which she says was "the tail end of some good times for aviation." By the
late '90s, she noticed that conditions at the airport were deteriorating and
nobody was doing anything about it.
She saw federal money that was meant for the Westerly and Block Island
airports rerouted to help finance expansion at T.F. Green, and "meanwhile,
our airports were completely neglected," she says. And when the Westerly
Zoning Board approved a housing development right off the end of Runway 32,
she knew it was time to do something.
"I began to see that if the people who care about the airport didn't band
together and do something, more bad things would happen," she said.
With help from the Aircraft Owners and Pilots Association, a nationwide
lobbying group, Niles formulated a plan for organizing support. "We set the
first meeting for September '98," she said. "And in August the terminal
burned down. This gave the airport some publicity, and raised some issues in
people's minds about what was going on there. When we held the meeting, 38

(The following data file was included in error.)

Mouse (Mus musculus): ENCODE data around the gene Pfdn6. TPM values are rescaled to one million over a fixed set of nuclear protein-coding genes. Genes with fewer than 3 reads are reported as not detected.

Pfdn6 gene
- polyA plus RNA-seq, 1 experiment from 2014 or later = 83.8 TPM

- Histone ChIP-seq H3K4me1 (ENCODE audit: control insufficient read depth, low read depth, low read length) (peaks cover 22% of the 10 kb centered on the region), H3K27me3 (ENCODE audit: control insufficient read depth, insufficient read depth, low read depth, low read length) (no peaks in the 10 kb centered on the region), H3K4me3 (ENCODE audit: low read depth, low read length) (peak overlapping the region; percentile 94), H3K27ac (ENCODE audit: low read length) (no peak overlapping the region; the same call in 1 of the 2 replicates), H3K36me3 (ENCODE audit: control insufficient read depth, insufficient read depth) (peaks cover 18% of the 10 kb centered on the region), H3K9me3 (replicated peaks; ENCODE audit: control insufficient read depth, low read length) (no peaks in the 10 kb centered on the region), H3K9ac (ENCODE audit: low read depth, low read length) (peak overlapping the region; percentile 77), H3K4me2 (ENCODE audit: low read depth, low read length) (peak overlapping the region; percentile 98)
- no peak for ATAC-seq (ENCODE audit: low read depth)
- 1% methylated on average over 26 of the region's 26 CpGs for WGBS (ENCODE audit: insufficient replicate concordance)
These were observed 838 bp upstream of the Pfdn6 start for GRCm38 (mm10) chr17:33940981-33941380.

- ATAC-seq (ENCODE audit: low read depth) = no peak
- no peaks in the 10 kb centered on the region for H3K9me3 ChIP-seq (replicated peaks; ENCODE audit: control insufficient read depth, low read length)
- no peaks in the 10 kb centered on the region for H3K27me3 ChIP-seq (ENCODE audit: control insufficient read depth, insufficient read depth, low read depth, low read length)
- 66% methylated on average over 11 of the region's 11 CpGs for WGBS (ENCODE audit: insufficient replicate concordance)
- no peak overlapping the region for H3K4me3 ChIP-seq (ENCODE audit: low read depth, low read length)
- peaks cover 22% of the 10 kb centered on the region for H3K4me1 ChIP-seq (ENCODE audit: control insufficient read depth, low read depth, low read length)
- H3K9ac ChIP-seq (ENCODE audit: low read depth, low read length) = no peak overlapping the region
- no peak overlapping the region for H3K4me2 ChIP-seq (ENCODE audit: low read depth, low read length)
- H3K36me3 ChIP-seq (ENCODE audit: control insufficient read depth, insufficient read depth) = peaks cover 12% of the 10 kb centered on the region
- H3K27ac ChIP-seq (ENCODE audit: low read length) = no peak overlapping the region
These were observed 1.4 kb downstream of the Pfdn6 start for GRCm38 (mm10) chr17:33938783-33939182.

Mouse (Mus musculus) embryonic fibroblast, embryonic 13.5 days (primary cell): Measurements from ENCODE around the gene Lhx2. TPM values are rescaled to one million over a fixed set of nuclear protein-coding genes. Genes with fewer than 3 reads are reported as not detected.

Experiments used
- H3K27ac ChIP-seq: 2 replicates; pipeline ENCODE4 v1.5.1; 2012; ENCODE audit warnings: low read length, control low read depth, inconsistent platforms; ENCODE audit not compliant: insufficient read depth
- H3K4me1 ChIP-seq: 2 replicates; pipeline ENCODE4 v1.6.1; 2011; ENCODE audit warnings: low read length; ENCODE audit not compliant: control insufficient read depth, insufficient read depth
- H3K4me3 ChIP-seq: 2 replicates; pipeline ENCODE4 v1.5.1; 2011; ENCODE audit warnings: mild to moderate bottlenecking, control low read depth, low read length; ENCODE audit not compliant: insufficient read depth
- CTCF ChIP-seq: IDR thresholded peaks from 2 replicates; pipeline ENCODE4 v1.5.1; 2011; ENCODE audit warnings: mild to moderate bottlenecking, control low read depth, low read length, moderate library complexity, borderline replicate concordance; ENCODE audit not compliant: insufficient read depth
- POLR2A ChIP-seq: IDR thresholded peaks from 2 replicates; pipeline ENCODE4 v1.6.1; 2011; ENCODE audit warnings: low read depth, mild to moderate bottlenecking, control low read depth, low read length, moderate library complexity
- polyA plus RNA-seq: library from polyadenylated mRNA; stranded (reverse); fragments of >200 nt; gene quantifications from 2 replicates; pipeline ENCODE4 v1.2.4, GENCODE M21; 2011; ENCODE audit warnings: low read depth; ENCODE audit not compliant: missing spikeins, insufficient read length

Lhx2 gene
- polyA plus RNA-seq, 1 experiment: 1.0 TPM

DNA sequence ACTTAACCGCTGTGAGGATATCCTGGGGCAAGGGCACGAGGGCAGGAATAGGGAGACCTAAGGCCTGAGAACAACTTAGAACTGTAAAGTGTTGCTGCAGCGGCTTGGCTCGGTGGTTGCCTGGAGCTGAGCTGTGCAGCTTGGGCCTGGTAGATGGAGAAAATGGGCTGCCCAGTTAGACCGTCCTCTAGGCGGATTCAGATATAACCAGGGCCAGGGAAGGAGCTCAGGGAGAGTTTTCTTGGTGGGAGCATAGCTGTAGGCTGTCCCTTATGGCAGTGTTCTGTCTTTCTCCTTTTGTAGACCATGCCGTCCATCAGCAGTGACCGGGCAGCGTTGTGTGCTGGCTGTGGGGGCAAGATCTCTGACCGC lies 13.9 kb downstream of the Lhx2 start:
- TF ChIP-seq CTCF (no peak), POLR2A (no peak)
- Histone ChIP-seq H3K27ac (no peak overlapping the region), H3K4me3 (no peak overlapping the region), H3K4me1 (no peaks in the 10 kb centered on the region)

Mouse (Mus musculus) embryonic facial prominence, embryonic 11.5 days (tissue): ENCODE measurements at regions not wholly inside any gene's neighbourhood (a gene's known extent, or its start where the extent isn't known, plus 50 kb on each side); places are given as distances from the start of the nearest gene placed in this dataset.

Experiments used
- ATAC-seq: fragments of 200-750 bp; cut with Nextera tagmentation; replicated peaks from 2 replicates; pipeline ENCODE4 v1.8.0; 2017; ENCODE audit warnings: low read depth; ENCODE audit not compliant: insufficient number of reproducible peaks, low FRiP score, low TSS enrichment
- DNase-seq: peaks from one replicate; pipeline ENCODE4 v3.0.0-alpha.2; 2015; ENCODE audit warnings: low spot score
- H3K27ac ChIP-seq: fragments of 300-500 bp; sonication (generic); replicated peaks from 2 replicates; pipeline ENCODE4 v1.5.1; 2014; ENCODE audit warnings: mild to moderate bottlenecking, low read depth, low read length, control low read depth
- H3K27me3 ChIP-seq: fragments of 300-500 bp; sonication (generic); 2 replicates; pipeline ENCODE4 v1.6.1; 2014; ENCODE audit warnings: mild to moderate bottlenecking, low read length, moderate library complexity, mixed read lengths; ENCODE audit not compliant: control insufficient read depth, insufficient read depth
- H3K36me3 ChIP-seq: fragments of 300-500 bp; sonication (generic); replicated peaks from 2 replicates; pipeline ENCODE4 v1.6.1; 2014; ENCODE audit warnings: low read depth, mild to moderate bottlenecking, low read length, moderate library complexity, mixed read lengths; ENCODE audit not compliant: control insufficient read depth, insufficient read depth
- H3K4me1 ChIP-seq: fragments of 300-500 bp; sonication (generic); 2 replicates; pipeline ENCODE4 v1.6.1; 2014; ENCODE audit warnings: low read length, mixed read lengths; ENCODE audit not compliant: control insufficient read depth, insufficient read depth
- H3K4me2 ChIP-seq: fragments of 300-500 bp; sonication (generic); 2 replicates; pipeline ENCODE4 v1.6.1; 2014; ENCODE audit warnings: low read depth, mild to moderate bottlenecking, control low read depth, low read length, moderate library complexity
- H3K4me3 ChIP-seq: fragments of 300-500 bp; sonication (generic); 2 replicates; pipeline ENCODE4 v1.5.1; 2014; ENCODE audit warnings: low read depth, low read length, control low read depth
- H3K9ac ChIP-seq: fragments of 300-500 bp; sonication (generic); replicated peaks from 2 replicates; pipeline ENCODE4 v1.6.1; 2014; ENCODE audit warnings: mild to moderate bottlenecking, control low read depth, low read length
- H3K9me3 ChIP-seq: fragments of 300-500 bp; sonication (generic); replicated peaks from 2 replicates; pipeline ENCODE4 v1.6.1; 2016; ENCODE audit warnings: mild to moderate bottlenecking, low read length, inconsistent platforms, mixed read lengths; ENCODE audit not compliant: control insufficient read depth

Not a bad turnout for such a small town, she said. On that night, the
Westerly Airport Association was born.
ON A THURSDAY afternoon in February, about a year and a half after that
first meeting, Westerly resident Lorain Simister sits in a small studio at
public radio station WBLQ-FM, waiting nervously for a signal that it's 4:30
and she's on the air. Simister has volunteered to host this biweekly call-in
show, "Making WAAves," to enlighten listeners about aviation and the
airport. Today is her first show, and she and her guest, Wayne Schuster of
the Rhode Island Airport Corporation, sit at a round table in front of
microphones in the station's small studio.
Simister seems an unlikely prospect to be an active member of WAA: she's not
a pilot, doesn't own an airplane, never worked in the aviation field. But
several years ago, she tagged along with a friend while he indulged his
hobby of airplane-watching, and she caught his fascination.
"And once I got involved [with WAA], and got to know all these people, I
just fell in love with everybody," she says. "They're such sharing,
wonderful people. They wanted to teach me everything they knew."
Already she's been up in "some amazing aircraft" -- the graceful and classic
DC-3, the workhorse C-130 Hercules, as well as a helicopter.
As the clock on the wall indicates 4:30, Simister introduces the program and
gets Schuster talking about the airport. He explains that the Rhode Island
Airport Corporation operates the state's six airports for the Department of
Transportation, and says there are good times ahead. Westerly State Airport